Staci Gruber, PhD

Staci Gruber, PhD

McLean Hospital Title
  • Director, Cognitive and Clinical Neuroimaging Core

  • Director, Marijuana Investigations for Neuroscientific Discovery (MIND)

Harvard Medical School Title
  • Associate Professor of Psychiatry


Staci Gruber, PhD, is the director of the Cognitive and Clinical Neuroimaging Core and the Marijuana Investigations for Neuroscientific Discovery (MIND) program at McLean Hospital. She is an associate professor of psychiatry at Harvard Medical School. Her research focuses on the application of neurocognitive models and neuroimaging to better characterize risk factors for substance misuse and psychiatric conditions.

Dr. Gruber studies the impact of marijuana on the brain using neurocognitive, clinical and diagnostic assessments, and multimodal brain imaging techniques. She works to educate policymakers and the general public about the neurobiologic differences between adults and adolescents as well as additional factors that contribute to the impact of marijuana on the brain. In 2014, Dr. Gruber launched MIND, the first program of its kind designed to clarify the specific effects of medical marijuana use on a number of outcome measures.

Research Focus:

Dr. Gruber’s Cognitive and Clinical Neuroimaging Core (CCNC), established in 2008, is dedicated to studying the relationship between symptoms of psychiatric disorders and substance use, and the ways in which we think, solve problems, and process information.

Through the use of various magnetic resonance imaging (MRI) techniques and neuropsychological, clinical, and diagnostic instruments, Dr. Gruber’s goal is to identify risk factors for psychiatric disorders and substance use, particularly the examination of cognitive and affective correlates of neural systems that may mediate symptoms of psychiatric disorders and behaviors related to substance abuse. She also examines the impact of recreational marijuana use as well as the trajectory of brain development in healthy adolescents and adults.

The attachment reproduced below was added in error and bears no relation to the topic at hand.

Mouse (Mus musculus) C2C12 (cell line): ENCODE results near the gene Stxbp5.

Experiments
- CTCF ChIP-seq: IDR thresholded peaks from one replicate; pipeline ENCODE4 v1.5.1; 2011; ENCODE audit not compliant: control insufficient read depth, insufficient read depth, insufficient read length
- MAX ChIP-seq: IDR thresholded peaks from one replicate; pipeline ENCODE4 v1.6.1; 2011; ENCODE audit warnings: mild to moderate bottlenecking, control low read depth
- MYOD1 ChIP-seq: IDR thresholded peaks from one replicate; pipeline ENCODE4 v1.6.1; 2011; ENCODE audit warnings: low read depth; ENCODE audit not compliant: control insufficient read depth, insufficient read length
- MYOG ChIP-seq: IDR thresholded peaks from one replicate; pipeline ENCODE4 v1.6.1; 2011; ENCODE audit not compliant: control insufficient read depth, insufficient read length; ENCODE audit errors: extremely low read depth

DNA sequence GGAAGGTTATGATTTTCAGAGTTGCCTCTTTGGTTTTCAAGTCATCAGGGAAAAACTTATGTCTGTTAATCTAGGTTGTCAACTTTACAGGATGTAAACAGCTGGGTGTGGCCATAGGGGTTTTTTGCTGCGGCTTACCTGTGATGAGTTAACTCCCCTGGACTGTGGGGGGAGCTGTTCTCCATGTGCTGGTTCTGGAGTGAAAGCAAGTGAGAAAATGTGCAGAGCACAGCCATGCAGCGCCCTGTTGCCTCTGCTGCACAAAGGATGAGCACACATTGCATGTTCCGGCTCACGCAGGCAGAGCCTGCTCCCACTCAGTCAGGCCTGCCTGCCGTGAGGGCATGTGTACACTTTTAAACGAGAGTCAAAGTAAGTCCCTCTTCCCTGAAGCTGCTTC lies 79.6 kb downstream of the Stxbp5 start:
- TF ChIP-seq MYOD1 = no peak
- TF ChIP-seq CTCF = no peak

Dr. Gruber’s lab collaborates with numerous investigators on studies related to the neurobiology of various psychiatric disorders including bipolar disorder, depression, non-suicidal self-injury, substance misuse, and other conditions. Techniques used in these investigations include measures of neuropsychological performance, specifically executive function, clinical and diagnostic instruments, and multimodal neuroimaging techniques focused on brain structure and function.

Her work has highlighted differences between those who start using marijuana regularly before age 16 compared to those who start later, reporting that earlier marijuana use is associated with poorer cognitive performance, altered patterns of brain activation, and reduced white matter organization.

In order to build upon these findings, Dr. Gruber founded the Imaging Data in Emerging Adults with Addiction (IDEAA) consortium, a multisite initiative, in conjunction with Dr. Krista Lisdahl at the University of Wisconsin-Milwaukee. Together with Dr. Susan Tapert at the University of California, San Diego, and Dr. Francesca Filbey at the University of Texas, Dallas, data from studies using common neuroimaging and behavioral measures was pooled across sites to create the largest sample to date of well-characterized emerging adult cannabis users and matched controls.